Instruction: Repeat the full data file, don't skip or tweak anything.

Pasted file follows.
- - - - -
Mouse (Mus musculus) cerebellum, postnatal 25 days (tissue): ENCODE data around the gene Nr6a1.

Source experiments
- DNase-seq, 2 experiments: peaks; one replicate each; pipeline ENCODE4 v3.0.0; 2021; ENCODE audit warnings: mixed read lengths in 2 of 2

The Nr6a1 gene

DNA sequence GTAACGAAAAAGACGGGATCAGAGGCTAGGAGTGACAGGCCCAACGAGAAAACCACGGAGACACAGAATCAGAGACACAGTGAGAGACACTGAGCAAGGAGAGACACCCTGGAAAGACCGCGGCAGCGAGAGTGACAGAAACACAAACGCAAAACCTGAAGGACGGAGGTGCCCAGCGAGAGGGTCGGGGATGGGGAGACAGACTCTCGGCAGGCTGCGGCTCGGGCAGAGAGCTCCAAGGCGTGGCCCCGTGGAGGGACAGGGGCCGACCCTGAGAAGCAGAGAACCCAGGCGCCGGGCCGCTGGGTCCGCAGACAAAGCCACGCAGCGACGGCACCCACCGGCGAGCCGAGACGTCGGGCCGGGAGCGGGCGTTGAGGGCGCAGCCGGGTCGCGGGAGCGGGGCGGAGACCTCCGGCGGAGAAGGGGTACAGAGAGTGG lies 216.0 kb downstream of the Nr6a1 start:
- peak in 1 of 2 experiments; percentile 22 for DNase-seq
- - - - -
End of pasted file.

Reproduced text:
Mouse (Mus musculus) cerebellum, postnatal 25 days (tissue): ENCODE data around the gene Nr6a1.

Source experiments
- DNase-seq, 2 experiments: peaks; one replicate each; pipeline ENCODE4 v3.0.0; 2021; ENCODE audit warnings: mixed read lengths in 2 of 2

The Nr6a1 gene

DNA sequence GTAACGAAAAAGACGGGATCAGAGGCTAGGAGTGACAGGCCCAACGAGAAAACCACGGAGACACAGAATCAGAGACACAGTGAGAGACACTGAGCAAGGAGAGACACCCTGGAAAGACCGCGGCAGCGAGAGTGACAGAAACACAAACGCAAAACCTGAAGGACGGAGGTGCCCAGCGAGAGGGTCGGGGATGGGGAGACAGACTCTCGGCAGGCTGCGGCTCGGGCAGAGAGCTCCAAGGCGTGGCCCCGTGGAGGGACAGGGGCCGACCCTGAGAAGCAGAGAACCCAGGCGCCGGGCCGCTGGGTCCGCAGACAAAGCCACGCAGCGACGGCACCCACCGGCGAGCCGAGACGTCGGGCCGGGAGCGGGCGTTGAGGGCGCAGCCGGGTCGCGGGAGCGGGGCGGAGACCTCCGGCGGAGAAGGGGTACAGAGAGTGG lies 216.0 kb downstream of the Nr6a1 start:
- peak in 1 of 2 experiments; percentile 22 for DNase-seq